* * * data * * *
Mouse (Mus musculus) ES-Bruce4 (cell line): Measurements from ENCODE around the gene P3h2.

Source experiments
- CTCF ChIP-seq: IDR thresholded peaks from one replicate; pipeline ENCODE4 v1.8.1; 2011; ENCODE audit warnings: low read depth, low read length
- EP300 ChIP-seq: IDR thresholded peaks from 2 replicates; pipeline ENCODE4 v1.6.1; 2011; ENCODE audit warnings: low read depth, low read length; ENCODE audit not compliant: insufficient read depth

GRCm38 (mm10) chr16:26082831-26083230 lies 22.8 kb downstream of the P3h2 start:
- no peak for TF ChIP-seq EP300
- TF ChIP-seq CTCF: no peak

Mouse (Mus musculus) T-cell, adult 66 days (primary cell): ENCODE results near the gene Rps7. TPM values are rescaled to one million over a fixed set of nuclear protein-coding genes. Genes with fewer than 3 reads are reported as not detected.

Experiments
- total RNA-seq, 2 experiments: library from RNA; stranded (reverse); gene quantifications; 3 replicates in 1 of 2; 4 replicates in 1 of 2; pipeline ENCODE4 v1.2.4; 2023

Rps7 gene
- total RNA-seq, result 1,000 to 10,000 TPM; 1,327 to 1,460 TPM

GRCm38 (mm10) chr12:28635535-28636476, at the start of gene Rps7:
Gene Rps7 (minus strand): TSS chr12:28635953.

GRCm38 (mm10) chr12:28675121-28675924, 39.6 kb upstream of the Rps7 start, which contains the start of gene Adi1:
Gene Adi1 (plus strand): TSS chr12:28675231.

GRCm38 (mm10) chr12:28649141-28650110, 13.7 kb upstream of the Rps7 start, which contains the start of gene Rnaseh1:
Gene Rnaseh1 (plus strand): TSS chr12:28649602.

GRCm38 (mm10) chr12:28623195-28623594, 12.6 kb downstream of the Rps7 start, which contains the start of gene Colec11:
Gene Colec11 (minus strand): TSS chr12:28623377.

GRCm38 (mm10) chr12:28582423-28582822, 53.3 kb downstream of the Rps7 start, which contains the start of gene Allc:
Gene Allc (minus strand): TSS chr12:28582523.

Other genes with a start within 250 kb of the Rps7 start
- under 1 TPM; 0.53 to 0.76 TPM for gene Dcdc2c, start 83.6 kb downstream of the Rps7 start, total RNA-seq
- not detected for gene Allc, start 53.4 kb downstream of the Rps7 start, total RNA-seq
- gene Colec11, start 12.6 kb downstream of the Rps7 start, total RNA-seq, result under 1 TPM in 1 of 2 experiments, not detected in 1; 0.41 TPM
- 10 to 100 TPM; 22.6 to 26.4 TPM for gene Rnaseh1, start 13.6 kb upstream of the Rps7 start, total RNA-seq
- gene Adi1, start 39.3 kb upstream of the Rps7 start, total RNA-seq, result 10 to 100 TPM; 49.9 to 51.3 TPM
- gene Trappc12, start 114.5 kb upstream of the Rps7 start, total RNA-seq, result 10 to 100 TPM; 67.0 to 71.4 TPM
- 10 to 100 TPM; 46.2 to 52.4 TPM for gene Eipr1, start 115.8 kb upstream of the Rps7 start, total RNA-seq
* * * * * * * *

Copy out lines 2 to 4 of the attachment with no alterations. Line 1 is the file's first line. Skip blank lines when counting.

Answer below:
Source experiments
- CTCF ChIP-seq: IDR thresholded peaks from one replicate; pipeline ENCODE4 v1.8.1; 2011; ENCODE audit warnings: low read depth, low read length
- EP300 ChIP-seq: IDR thresholded peaks from 2 replicates; pipeline ENCODE4 v1.6.1; 2011; ENCODE audit warnings: low read depth, low read length; ENCODE audit not compliant: insufficient read depth